One dead in shooting on board British nuclear sub
One person was killed and a second suffered life-threatening injuries in a shooting on board a Royal Navy nuclear-powered submarine today, police in Britain said today.
Officers arrested a man after the incident on HMS Astute, which is currently docked in Southampton.
Hampshire Police said the incident was not terror-related and there was no risk to the public.
Police and the Ministry of Defence would not comment on reports that the person who died in the shooting was a Royal Navy officer.
Hampshire Police said in a statement: "In both cases next of kin have not been notified, but officers are in the process of informing the families.
"No further details about the injured people will be released until this has been done."
HMS Astute, the British Navy's newest and most advanced submarine, was docked at Southampton's Eastern Docks on a five-day official visit to the city.
Police were alerted to the shooting by the Ministry of Defence at 12.12pm today.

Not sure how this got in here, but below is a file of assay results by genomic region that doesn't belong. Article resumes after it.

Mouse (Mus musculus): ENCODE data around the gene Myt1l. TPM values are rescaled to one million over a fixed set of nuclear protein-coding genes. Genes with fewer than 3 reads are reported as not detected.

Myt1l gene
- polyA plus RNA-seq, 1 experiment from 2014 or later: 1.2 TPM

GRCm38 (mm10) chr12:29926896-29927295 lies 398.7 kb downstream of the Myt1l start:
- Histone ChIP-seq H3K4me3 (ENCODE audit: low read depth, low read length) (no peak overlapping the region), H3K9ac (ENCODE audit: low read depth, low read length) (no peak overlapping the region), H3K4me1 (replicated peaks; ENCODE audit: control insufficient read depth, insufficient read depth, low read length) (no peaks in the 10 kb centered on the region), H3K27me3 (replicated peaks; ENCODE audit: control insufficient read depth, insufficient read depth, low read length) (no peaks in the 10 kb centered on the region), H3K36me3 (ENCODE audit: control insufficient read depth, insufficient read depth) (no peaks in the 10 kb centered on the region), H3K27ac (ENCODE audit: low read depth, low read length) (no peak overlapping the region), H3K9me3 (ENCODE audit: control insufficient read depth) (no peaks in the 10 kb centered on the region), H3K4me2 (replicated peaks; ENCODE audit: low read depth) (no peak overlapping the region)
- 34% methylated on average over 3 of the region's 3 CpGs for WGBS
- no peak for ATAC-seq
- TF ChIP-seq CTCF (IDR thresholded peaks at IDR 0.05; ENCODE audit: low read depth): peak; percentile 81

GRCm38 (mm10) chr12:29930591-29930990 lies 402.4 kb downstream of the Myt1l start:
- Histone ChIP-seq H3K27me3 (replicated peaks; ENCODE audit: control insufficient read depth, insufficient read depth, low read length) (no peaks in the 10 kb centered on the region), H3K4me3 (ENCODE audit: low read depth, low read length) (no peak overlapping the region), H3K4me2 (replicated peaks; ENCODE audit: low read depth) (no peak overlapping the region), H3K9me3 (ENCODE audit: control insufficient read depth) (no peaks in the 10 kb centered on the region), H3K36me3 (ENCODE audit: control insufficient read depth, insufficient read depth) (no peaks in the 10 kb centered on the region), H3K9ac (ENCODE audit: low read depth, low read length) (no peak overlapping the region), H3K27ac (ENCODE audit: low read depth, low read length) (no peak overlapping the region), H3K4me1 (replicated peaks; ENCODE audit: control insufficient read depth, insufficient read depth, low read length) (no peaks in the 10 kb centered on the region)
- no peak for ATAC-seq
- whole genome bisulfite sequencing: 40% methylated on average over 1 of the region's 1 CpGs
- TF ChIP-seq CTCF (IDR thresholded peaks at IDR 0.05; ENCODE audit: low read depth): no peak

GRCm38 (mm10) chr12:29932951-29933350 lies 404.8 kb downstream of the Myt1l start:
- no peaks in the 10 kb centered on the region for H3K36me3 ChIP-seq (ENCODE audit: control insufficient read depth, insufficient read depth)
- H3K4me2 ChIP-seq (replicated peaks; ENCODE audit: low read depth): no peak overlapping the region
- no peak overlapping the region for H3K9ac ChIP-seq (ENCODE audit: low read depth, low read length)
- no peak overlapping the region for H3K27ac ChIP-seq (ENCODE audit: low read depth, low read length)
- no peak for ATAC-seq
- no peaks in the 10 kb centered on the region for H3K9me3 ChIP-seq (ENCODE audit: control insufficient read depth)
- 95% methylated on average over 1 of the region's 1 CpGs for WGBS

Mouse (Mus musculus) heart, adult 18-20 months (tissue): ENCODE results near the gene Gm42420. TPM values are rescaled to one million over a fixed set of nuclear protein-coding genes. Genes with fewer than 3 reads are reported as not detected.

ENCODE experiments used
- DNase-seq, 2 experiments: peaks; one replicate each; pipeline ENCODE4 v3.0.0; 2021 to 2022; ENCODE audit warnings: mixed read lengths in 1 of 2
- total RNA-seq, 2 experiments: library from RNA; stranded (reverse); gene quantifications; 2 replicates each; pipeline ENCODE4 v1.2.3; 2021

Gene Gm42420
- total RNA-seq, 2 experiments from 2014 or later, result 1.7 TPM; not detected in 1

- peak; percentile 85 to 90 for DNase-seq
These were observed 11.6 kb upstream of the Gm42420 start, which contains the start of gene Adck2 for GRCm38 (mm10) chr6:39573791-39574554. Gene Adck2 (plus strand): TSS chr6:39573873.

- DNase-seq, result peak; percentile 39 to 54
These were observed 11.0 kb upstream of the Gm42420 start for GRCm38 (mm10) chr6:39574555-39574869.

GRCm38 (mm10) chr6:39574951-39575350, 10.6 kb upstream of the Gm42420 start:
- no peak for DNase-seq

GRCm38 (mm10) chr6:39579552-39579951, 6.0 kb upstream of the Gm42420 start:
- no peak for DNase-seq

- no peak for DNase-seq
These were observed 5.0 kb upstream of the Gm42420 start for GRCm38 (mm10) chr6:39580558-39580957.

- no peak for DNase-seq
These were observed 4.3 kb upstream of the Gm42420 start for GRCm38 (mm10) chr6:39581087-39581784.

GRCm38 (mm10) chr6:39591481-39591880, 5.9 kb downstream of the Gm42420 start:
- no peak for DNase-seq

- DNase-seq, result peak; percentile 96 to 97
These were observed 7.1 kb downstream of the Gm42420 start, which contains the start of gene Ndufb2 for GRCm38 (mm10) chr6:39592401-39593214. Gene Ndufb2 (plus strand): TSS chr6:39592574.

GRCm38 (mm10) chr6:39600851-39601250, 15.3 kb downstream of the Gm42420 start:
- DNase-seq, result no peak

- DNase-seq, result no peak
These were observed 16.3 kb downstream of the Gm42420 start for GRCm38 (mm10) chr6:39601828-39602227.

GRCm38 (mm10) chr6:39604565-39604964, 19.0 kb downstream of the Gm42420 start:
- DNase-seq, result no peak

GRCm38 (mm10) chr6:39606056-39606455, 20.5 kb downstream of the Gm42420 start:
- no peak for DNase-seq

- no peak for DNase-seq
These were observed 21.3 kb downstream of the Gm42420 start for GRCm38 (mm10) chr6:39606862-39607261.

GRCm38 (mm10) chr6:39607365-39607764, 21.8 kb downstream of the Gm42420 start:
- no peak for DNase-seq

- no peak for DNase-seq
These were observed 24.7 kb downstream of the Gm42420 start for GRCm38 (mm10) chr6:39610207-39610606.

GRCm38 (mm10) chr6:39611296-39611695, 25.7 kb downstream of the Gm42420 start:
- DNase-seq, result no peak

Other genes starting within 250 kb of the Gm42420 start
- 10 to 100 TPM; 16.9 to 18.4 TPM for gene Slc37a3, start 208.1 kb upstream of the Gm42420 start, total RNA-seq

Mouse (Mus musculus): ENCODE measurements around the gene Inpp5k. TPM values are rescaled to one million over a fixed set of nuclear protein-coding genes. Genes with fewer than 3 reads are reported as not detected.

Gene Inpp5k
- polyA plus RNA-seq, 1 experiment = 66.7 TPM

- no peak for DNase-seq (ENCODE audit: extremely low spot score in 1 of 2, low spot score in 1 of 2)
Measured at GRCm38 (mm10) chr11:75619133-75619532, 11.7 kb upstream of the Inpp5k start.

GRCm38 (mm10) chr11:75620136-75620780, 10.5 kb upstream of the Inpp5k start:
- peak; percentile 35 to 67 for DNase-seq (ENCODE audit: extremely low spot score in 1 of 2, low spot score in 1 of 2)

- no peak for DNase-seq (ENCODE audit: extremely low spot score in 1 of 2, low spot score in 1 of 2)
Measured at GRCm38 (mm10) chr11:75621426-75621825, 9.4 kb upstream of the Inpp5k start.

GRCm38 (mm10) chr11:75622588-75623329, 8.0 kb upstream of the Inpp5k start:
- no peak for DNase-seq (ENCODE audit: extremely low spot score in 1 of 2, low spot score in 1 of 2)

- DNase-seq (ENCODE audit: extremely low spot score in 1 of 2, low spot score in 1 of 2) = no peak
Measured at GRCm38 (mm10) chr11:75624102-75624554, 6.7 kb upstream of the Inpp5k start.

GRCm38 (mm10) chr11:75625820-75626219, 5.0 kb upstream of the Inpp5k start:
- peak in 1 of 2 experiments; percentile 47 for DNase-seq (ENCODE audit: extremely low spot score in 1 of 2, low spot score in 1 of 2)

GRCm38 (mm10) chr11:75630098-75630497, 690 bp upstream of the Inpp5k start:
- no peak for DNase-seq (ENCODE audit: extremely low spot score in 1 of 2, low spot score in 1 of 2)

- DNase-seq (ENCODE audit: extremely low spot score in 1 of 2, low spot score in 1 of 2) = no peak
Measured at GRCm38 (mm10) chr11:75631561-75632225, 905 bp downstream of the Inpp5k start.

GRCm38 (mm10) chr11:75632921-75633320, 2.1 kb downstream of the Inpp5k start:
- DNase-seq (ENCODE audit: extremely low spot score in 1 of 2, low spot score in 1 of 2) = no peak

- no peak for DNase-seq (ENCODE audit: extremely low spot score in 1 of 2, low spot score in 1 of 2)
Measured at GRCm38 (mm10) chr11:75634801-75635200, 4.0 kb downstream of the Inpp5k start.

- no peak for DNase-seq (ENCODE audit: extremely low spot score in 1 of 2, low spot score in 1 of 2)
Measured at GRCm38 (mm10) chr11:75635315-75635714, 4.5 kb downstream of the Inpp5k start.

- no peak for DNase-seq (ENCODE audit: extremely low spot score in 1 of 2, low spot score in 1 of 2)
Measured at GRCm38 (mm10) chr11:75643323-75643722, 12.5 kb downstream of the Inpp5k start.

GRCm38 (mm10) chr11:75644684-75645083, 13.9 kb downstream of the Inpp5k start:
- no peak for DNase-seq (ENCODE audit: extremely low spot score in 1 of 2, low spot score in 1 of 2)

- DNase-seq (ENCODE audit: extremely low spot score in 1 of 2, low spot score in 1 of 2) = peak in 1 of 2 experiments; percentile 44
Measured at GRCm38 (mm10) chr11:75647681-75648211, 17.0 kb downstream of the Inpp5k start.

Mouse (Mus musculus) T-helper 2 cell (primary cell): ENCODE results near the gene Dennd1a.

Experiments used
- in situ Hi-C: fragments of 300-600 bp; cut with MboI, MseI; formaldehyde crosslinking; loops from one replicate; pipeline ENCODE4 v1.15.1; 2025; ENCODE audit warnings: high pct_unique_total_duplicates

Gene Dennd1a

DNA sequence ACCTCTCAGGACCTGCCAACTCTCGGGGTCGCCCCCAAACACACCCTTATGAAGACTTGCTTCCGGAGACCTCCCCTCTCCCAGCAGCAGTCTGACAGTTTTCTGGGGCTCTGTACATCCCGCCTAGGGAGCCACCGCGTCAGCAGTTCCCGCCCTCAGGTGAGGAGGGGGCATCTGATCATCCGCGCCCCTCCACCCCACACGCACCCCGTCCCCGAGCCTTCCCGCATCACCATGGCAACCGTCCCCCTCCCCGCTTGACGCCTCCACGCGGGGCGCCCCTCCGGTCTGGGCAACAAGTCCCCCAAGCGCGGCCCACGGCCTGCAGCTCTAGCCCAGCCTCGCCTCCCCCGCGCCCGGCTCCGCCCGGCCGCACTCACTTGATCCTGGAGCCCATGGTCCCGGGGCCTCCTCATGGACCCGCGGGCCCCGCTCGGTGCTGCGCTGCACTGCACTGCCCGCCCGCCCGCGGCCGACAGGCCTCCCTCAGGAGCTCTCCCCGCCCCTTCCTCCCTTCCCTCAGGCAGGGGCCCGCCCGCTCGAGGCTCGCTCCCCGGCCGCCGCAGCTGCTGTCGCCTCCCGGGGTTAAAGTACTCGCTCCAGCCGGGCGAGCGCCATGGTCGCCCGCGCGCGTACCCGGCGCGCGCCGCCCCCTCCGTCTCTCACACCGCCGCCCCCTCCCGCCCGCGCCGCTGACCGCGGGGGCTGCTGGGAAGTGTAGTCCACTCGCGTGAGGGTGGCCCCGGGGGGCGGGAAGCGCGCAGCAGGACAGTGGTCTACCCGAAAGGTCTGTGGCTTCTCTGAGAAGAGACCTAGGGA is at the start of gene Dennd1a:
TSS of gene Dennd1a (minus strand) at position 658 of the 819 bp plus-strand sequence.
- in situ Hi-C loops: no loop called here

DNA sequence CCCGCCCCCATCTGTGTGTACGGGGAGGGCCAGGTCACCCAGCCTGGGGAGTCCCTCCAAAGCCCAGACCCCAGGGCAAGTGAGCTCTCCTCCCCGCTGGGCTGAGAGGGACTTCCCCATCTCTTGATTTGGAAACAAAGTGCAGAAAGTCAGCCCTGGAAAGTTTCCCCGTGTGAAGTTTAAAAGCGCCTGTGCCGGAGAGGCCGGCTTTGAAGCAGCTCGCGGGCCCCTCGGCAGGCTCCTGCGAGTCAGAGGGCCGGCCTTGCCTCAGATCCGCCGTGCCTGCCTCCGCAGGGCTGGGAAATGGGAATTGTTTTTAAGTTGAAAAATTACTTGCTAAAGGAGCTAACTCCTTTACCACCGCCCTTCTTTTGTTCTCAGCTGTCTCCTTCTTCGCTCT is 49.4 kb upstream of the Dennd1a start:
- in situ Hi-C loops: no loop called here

"We believe two people have sustained injuries as a result of gunshots which have been discharged aboard the vessel," police said in a statement.
Armed police, firefighters, paramedics and the Hampshire and Isle of Wight Air Ambulance helicopter were sent to the dockside where the submarine was berthed.
HMS Astute previously hit the headlines when it ran aground on a shingle bank between the Scottish mainland and the Isle of Skye and remained marooned for several hours.
The embarrassing incident in October last year cost Commander Andy Coles his command of the submarine. He was replaced by Commander Iain Breckenridge.
HMS Astute was named and launched by the Duchess of Cornwall in June 2007 before being welcomed into the Royal Navy in August last year at a commissioning ceremony at Faslane Naval Base on the Clyde.
The submarine weighs 7,800 tonnes, equivalent to nearly 1,000 double-decker buses, and is almost 100 metres long.
Its Spearfish torpedoes and Tomahawk cruise missiles are capable of delivering pinpoint strikes from 2,000km (1,240 miles) with conventional weapons.
The submarine's nuclear reactor means that it will not need refuelling once in its entire 25-year life and it makes its own air and water, enabling it to circumnavigate the globe without needing to surface.
Built by defence giant BAE Systems at Barrow-in-Furness, Cumbria, it was the first in a fleet of six which will replace the Trafalgar class submarine.